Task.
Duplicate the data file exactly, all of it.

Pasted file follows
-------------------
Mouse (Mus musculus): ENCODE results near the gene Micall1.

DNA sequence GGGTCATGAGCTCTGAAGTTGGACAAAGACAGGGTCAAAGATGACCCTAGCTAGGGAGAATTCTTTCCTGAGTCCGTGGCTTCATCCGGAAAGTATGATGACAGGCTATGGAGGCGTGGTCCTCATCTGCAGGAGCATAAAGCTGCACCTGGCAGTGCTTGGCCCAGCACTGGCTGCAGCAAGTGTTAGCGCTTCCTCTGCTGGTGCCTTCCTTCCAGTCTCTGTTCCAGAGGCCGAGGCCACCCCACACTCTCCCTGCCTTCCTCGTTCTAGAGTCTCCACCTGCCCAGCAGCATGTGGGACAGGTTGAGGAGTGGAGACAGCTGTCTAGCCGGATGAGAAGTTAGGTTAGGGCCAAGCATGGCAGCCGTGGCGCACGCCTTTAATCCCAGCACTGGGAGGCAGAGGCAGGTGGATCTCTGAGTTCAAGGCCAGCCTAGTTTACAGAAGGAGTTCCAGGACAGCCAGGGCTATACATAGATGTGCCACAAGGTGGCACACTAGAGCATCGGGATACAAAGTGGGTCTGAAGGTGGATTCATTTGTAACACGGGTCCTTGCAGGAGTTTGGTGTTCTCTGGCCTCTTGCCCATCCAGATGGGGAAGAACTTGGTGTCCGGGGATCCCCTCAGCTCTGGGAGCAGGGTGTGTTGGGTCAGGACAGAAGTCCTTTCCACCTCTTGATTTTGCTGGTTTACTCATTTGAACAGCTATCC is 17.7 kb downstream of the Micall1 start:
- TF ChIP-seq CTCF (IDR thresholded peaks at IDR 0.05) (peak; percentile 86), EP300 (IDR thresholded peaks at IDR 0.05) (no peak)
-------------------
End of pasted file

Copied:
Mouse (Mus musculus): ENCODE results near the gene Micall1.

DNA sequence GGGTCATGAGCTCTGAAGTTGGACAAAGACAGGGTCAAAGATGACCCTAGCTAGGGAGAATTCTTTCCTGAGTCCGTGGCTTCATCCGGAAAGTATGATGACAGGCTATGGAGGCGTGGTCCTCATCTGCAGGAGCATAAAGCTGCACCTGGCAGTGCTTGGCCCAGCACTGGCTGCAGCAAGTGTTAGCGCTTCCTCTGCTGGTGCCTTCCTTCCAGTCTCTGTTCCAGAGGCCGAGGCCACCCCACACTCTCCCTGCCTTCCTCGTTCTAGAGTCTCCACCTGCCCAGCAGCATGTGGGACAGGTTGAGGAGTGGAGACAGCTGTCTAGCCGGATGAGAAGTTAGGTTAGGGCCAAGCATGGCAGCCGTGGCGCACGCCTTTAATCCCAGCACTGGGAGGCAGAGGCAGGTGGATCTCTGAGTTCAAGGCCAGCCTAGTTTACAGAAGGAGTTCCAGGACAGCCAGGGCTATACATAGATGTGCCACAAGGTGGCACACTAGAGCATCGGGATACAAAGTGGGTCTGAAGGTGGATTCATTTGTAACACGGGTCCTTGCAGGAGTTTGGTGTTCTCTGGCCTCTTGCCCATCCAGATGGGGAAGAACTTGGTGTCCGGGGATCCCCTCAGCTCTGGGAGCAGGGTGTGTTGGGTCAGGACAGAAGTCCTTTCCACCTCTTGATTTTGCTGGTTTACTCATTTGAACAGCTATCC is 17.7 kb downstream of the Micall1 start:
- TF ChIP-seq CTCF (IDR thresholded peaks at IDR 0.05) (peak; percentile 86), EP300 (IDR thresholded peaks at IDR 0.05) (no peak)